Derick Pearson: Facebook has done nothing to change my opinion of the way their software platform operates.
Jamarlin Martin: One supporter of your movement is Chan Zuckerberg. If someone donates or supports, your movement, could you soften up what you got to say about Facebook? I mean, do you see a rational connectivity to where a Chan Zuckerberg comes in by maybe, I don’t want to go that hard against Mark Zuckerberg at an event or something like that?
Felecia Hatcher: We are steadfast in our opinions, you know, so, they have come on as a sponsor for two of our stops on our Black Tech Week tour. But that doesn’t change the way that we feel about, not just their organization or other tech organizations, that we don’t think are doing a good job. Anyone going into a corporation, and that’s why we don’t work for a corporate corporations anymore, but anyone going into those positions that get silenced a lot of times or that may have just never been their position to begin with, and that’s why it’s a fit for them to be in those positions. But if you are a sponsor of Black Tech Week or anything that you do that we do, you have to be mission aligned with what we stand for and not be afraid to have those conversations with us because we definitely have them. And a lot of times those take place on the stages at our conference.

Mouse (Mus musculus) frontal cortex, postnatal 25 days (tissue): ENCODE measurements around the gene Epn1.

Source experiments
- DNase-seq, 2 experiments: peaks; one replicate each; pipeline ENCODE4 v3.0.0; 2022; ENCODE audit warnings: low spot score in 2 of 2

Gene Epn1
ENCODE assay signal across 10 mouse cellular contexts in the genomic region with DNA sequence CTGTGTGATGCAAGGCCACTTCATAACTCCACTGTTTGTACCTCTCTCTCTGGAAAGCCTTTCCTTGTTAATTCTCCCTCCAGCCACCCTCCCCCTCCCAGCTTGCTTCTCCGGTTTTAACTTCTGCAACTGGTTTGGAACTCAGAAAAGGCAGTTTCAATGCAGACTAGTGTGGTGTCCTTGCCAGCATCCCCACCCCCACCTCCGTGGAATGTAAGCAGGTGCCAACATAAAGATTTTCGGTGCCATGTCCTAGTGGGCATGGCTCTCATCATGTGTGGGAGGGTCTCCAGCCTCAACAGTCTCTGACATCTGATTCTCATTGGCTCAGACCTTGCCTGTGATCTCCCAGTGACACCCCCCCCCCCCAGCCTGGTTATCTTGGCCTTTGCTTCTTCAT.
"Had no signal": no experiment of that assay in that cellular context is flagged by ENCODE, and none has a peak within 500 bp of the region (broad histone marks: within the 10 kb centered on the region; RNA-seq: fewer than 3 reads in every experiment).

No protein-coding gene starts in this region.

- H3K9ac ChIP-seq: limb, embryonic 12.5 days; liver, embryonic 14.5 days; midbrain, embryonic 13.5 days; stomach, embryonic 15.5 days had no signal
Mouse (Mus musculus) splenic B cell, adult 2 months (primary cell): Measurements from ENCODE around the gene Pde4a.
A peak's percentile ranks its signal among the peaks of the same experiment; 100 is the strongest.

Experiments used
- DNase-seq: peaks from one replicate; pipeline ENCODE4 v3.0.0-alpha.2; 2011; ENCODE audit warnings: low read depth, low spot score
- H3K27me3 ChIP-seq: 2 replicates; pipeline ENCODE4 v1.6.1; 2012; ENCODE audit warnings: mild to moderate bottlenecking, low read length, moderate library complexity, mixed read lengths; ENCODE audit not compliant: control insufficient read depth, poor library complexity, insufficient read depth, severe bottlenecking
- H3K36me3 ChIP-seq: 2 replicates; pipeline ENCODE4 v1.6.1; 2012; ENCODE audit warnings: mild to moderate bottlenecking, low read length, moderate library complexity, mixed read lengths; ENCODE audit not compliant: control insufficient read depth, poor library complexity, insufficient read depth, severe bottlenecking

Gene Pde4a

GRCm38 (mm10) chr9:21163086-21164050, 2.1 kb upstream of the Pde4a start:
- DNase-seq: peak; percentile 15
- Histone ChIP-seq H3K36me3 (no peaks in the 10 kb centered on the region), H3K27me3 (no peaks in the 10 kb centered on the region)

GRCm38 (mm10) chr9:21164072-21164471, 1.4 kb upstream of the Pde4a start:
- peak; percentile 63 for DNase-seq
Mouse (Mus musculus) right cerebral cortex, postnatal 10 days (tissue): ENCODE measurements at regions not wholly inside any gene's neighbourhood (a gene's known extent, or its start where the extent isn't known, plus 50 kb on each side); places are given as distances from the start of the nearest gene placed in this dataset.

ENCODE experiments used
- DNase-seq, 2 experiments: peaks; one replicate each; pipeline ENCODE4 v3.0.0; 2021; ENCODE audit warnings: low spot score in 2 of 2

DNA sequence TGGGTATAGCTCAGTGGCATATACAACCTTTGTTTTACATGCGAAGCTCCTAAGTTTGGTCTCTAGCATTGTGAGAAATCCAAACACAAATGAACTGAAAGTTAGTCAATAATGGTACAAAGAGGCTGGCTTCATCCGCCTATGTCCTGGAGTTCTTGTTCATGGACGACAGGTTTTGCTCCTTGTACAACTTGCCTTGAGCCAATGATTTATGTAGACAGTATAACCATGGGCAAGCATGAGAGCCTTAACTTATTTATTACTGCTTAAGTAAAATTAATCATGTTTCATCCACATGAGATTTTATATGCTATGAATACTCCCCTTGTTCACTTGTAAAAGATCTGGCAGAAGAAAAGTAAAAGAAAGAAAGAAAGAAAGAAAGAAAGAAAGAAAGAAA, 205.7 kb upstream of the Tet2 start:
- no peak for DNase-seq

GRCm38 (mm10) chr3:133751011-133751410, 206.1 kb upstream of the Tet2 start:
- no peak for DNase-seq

Derick Pearson: We also have to note that Facebook and the Zuckerberg foundation are two totally different entities. So one is profit driven and one is controlled by investors and the largest shareholders. Even if Chan Zuckerberg feels something totally different from Mark Zuckerberg, you still have all of the investors in the hedge fund managers who invested large sums of money into Facebook that control and dictate the operations of the organization because they’re the ones that sit on the board.